• The Emo Game series. Playing these games is like stepping back in time to 2002-03, what with all the pop culture references, '80s kid show nostalgia, Emo treading the line between "underground" and "mainstream", and MTV still, at the very least, basing its reputation around music videos.
    • This trope wound up killing the planned third game in the series, Super Emogame III. It had become one of these to 2005-06, and it even had a demo released, yet it had been languishing as Vaporware well into 2007 and beyond as Jason Oda's work commitments making advergames started piling up and eating into his time. It would've taken another couple of years to finish, meaning that, by the time of its eventual release, most of its humor and references would've been very outdated. Any attempts to update the humor would've delayed production for even longer. Realizing this, Oda pulled the plug on it.
  • Same as above for the Final Fantasy VI hack Awful Fantasy, made in 2003. It shows.
  • Grand Theft Auto 4 expansion, The Ballad of Gay Tony was about a man who spent beyond his means and had his excesses come back to bite him. There are also some more explicit references to the economic crisis, putting the game firmly in the latter quarter of 2000s.
    • Grand Theft Auto 5 appears to continue this, as the trailer alone is chock full of references to the crisis.


2010s Film[edit | hide]


2010s Live Action TV[edit | hide]

  • A funny one occurred on NCIS: Los Angeles when the subject of one episode was Libyan government agents sent by Qaddaffi killing a rebel propagandist and trying to use his identity to get the rebel leadership into an ambush. Obviously written and filmed when the Libyan Civil War seemed (from the outside) to be deadlocked, by the time the episode aired (October 2011) the rebels would be more properly called "The Libyan Government", having been recognized as such internationally in September 2011 with Qaddaffi the one on the run who should be wary of ambushes. The "Arab Spring" references also clearly date the show.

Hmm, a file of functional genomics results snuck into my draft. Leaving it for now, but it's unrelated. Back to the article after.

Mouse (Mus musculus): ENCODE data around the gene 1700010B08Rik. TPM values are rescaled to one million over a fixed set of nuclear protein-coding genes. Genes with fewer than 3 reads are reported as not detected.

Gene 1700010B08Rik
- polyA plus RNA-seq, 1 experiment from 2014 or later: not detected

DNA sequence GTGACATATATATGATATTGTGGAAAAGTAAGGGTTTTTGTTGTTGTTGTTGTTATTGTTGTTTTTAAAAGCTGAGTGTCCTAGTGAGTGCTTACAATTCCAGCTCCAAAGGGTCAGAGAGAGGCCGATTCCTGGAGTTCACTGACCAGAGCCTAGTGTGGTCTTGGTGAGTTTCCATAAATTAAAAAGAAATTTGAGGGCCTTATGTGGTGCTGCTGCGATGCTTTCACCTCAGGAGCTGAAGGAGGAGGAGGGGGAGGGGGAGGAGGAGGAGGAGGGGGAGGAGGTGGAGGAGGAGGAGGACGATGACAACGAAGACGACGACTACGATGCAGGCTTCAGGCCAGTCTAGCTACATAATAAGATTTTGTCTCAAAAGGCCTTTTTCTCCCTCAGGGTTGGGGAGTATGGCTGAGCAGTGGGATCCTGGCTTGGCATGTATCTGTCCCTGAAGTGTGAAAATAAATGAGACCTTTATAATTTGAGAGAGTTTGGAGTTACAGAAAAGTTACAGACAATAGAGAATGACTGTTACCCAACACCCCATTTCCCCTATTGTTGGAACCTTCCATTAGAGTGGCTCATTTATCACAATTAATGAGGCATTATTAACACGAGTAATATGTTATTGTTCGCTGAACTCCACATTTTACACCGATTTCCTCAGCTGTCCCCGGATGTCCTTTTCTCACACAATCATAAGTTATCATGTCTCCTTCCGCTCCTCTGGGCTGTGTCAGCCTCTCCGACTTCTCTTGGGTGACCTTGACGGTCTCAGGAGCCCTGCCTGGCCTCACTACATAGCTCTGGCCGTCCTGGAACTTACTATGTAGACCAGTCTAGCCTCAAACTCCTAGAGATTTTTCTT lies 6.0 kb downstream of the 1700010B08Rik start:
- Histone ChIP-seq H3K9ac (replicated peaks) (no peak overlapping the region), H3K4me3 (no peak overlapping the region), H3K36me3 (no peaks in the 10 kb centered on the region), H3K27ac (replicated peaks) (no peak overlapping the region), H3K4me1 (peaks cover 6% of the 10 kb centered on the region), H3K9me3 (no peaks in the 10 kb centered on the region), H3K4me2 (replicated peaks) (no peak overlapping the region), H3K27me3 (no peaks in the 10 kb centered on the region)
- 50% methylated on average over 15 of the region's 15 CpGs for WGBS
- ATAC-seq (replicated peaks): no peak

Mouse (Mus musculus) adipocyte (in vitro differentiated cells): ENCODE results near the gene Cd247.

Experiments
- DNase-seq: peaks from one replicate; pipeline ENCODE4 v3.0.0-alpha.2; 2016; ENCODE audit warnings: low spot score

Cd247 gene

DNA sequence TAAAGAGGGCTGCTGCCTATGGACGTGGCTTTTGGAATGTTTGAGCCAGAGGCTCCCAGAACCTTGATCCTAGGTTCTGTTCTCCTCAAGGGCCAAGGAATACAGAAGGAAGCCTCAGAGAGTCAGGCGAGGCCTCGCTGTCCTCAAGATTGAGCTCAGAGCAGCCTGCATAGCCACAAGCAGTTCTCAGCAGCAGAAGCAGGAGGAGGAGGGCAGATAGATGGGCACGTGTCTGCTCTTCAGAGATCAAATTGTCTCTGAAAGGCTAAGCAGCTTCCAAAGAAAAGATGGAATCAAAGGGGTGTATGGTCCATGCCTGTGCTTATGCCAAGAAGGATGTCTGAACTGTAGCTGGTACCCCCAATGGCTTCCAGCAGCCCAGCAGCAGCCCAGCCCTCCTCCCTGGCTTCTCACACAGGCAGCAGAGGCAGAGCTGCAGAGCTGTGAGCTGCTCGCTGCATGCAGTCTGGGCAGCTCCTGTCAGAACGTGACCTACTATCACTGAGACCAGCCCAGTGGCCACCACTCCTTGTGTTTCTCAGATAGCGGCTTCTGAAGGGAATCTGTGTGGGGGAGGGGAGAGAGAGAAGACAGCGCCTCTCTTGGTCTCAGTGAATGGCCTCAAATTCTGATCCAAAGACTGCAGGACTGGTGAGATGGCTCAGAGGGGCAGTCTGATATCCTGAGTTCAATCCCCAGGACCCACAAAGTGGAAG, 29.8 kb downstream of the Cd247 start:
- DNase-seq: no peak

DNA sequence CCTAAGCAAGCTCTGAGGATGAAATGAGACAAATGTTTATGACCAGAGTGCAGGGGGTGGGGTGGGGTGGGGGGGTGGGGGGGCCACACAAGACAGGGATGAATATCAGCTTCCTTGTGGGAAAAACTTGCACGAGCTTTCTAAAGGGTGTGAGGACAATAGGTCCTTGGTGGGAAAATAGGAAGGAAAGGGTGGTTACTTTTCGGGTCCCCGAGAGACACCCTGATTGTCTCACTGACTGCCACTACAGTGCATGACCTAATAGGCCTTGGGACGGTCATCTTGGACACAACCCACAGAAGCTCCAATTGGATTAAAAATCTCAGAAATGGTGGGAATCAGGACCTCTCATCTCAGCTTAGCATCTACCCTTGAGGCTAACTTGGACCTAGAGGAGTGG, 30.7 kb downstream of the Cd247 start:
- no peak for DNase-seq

Special Cases (either multiple decades, or Older Than Radio)[edit | hide]

Advertising[edit | hide]

  • Advertising in general has a tendency to be dated to whatever time period it came out, due to its constant attempt to capture the zeitgeist of whatever era it appeared in in order to better market products. As Charlie Brooker explains:

"Old adverts are like little nostalgia bombs, really. Each one sums up the year in which it appeared in an instant. '60s ads are cool and swinging, the '70s ads are sort of brown and grotty, whereas the '80s were characterized by power ballads and absolute swaggering fuckery like this." ... "'90s ads were all huggy-wuggy and sophisticated, whereas the noughties can't decide if they're all troubled and weird, or inspirational like this bloke whose cycling glory has prompted an identity crisis."


Comic Books[edit | hide]

  • Look at any issue of Archie Comics. Even back in the early '90s, they acknowledged this with their Americana Collections, showcasing the iconic strips of each individual decade. Usually they will feature one "Love Triangle"-themed story, then dozens of others about then-current fads, or parodies of then-popular movies. The fashions of most strips shown in the Digest format issues years later also date certain stories greatly.